Brainstorming

Let's chat about what you want from our next game. :)
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Stefan8000
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Re: Brainstorming

Postby Stefan8000 » Wed Oct 15, 2014 6:16 am

i am happy to see a new game from you.

first, a few wishes:

no qte or any othe button smashing. it is the enemy for all physically handicapped players.

immersion and atmosphere are the greatest thing in games, please add much of them.

write a good story with many story-elements in game.

dont make the game hard. i like a game, that i can play it fluid.

i like short games, but a 6 hour game is good too. but i dont think, you can build a game with great tension for over 6 hours. or, maybe you can do it, alien isolation is great in that part.

more from me, when i have more in my mind.

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gagaplex
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Re: Brainstorming

Postby gagaplex » Wed Oct 15, 2014 6:33 am

Yikes, I've thrown around ideas here and there over the course of the last year, but actually collecting them into one cohesive post is difficult.

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RightClickSaveAs
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Re: Brainstorming

Postby RightClickSaveAs » Wed Oct 15, 2014 11:43 am

LobsterSundew wrote:
AironNeil wrote:
RightClickSaveAs wrote:Quicksand! Quicksand used to be huge in movies and TV shows but has basically disappeared. You could be the one to bring it back Matt! The character gets stuck in quicksand and trying to get out too fast just pulls him down more, so you have to slowly and methodically make your way out of it. Maybe this would be a good place for a unique QTE where you have to push the buttons in a certain rhythm.


Yes! Quicksand! I feel like QTE might break immersion a little, but if getting out relied on moving in a curtain way it could be pretty intense.

Some sort of bog, vortex of souls or an industrial vat of goo could work as a way to get the equivalent of quicksand into a level. A puzzle could be to find a way to safely cross the quicksand and if the player fails the character has to QTE back to the shore the player started from.
That's so much better, quicksand wouldn't make much sense unless there's a jungle section, but I was just so in love with the idea of QUICKSAND.

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gagaplex
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Re: Brainstorming

Postby gagaplex » Wed Oct 15, 2014 1:49 pm

Just have a surreal whirl of melting floor boards. :D

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Stefan8000
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Re: Brainstorming

Postby Stefan8000 » Thu Oct 16, 2014 2:29 am

i would like to see a new sad story.

a few ideas for things in the game:

let the player loose a limp or an eye or something else. or make him physically handicaped. like let him use a wheelchair in a one or more levels. i know no game, where the player is in a wheelchair.

or try to simulate other handicaps in some levels, like blindless, so, the player has only a black screen and have to use his ears to follow the right direction. or hearing problems, where all is quit for some time. or tinitus, where you hear only high pich sounds.

or what about a player is for a long time in darkness, and when he is coming back to the normal world, all is very bright.

btw. here is an interesting link to make your game playable for people with handicaps. maybe you can take a look. there are not many developers, who make her games accessible for handicaped people:

http://gameaccessibilityguidelines.com/

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miumiaou
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Re: Brainstorming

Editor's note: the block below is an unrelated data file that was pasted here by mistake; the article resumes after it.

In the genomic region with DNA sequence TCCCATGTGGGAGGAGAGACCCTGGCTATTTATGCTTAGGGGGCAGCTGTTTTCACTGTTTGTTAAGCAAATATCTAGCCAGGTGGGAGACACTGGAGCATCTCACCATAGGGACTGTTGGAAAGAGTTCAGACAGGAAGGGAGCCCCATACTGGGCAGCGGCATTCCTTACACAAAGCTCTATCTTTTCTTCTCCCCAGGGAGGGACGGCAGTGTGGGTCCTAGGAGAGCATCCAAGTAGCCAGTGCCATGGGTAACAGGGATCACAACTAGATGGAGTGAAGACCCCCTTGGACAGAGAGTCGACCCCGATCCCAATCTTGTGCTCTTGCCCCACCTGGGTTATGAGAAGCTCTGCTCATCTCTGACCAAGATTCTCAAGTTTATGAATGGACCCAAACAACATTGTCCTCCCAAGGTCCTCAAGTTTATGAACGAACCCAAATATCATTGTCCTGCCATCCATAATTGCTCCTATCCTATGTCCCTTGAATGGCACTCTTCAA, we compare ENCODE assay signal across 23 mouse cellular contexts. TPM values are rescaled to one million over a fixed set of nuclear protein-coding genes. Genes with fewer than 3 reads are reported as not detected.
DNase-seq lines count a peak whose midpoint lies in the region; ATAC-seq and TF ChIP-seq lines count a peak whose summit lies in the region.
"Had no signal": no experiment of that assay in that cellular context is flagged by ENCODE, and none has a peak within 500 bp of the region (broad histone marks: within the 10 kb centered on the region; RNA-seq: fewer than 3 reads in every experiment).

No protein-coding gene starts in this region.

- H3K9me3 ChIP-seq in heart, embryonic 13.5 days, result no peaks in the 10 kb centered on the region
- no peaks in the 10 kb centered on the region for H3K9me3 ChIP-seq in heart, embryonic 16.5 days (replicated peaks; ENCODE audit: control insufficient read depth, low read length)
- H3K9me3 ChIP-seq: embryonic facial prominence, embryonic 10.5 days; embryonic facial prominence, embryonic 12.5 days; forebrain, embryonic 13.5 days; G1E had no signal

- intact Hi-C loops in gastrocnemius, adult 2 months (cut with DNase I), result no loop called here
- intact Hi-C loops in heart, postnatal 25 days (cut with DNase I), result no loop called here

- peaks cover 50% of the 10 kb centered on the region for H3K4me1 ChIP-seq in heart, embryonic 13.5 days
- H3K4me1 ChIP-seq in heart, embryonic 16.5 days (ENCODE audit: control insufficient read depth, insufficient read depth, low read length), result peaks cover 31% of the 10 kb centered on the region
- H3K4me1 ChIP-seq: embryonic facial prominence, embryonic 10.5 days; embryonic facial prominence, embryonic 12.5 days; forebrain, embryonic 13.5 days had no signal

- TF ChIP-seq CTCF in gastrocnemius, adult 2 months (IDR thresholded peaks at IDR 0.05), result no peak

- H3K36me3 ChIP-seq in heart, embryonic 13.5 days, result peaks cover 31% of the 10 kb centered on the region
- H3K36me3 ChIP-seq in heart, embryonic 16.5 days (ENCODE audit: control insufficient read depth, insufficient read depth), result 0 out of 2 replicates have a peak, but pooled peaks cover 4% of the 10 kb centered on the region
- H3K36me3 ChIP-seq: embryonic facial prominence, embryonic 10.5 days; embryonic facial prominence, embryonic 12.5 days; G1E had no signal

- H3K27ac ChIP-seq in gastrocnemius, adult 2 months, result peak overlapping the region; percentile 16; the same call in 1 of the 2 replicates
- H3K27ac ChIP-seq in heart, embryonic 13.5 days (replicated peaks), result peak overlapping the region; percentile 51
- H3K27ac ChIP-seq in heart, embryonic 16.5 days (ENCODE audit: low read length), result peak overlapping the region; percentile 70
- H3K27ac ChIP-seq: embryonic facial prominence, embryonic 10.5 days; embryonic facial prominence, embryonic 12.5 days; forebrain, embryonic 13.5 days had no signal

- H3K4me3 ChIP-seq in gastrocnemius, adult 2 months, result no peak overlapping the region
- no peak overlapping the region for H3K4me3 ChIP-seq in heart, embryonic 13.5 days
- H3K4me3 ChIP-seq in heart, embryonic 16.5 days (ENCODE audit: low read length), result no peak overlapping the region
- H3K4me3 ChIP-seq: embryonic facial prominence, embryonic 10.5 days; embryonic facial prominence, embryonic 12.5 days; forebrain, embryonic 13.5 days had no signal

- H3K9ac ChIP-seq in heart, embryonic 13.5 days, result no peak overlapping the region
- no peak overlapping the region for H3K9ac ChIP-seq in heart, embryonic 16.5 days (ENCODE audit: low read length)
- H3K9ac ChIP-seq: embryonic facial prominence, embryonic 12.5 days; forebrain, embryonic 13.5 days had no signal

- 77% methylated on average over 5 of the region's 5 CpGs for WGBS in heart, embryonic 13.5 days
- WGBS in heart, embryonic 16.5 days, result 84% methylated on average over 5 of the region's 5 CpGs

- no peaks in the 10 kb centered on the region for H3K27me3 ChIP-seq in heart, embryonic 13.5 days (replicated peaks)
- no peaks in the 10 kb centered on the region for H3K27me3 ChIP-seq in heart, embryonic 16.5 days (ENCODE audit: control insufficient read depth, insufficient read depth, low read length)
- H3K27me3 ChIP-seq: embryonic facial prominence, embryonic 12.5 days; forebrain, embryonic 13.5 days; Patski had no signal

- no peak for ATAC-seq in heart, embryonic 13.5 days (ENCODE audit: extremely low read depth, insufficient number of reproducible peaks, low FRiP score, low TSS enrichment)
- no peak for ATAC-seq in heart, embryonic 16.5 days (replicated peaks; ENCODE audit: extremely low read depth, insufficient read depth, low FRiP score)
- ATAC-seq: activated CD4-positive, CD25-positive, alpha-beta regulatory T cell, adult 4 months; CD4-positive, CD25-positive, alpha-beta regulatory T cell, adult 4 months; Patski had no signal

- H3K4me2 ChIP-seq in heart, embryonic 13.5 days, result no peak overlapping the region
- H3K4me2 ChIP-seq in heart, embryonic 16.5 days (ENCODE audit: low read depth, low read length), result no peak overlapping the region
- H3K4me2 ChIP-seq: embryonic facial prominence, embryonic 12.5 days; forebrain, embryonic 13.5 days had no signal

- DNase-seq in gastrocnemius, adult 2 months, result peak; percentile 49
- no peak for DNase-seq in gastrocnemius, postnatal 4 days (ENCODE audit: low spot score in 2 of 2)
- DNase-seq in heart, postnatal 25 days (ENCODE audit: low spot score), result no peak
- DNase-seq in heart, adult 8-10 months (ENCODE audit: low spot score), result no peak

Postby miumiaou » Thu Oct 16, 2014 12:13 pm

being in a wheelchair is a good idea but it's already used in Silent Hill Shattered memories (and this moment was pretty intense)

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JPrice
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Re: Brainstorming

Postby JPrice » Thu Oct 16, 2014 1:16 pm

Well hey if we're brainstorming ideas here I'm just gonna go general things off the top of my head at the moment hahaa :P

Mutilation ideas!
- Classic (If cliche) idea: Slowly scratching at the skin, rapidly get faster leading to tearing skin and muscle off
- Protagonist carving something relevant to the story into a part of their or someone elses body
- Have hand facing palm towards the POV (Kinda like Vein scene but with open fist and more emphasis on the hand), slowly bends hand backwards until the bones break and pierce through the wrist
- Protagonist grabs knife and stabs into neck, slowly starts moving it across throat but have it be a struggle where each movement requires a good inch or so hard pull (repeated pulls)
- Have protagonist midway or just beginning to sow own eyelids shut
- Protagonist rips own jaw off, complete with tongue waggling out during the process
- Sawing own fingers/hand off slowly
- Being trapped within an oven, complete with skin bubbling and burning away
- Vomiting blood and parts of organs possibly
- Thumbscrew style device (Maybe nutcracker type thing) slowly turned onto a fingernail. Great detail on the nail cracking as well as blood pouring out
- Being eaten alive by a certain animal/insect, whether it be rats/dogs/spiders etc.

General ideas!
- Having the protagonist get his legs/feet incapacitated which leads to them having to crawl on the ground slowly
- Player has to navigate a portion of a house using only the thunder outside as a light source
- A section that has the player navigate around an area of sleeping dogs or something equivalent, similar concept to inmates where you have to walk slowly so as to not awaken them
- Location ideas (As abstract as they may get): Small suburban home, docks, empty city streets, hotel, theme park, ancient temple, church, warehouse, subway stations, department store, castle and offshore oil rig

-Any other ideas I get I'll edit them into here haha :)-
"Always look on the bright side of life"
Check me out on Steam if you like! - http://steamcommunity.com/id/JPrice321/

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LobsterSundew
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Re: Brainstorming

Postby LobsterSundew » Sun Nov 16, 2014 1:02 am

Some more wild brainstorming.

A horror stories can take the direction of having monsters that can be sympathized with. There is the memorable half-corpse scene in Return of the Living Dead. "Sorry, I have to..." or "Please don't... hate us" coming from enemies could be unsettling and create some hesitation in players to not just quickly dispatch them like in another action game. It is also something different from insane incoherent enemies.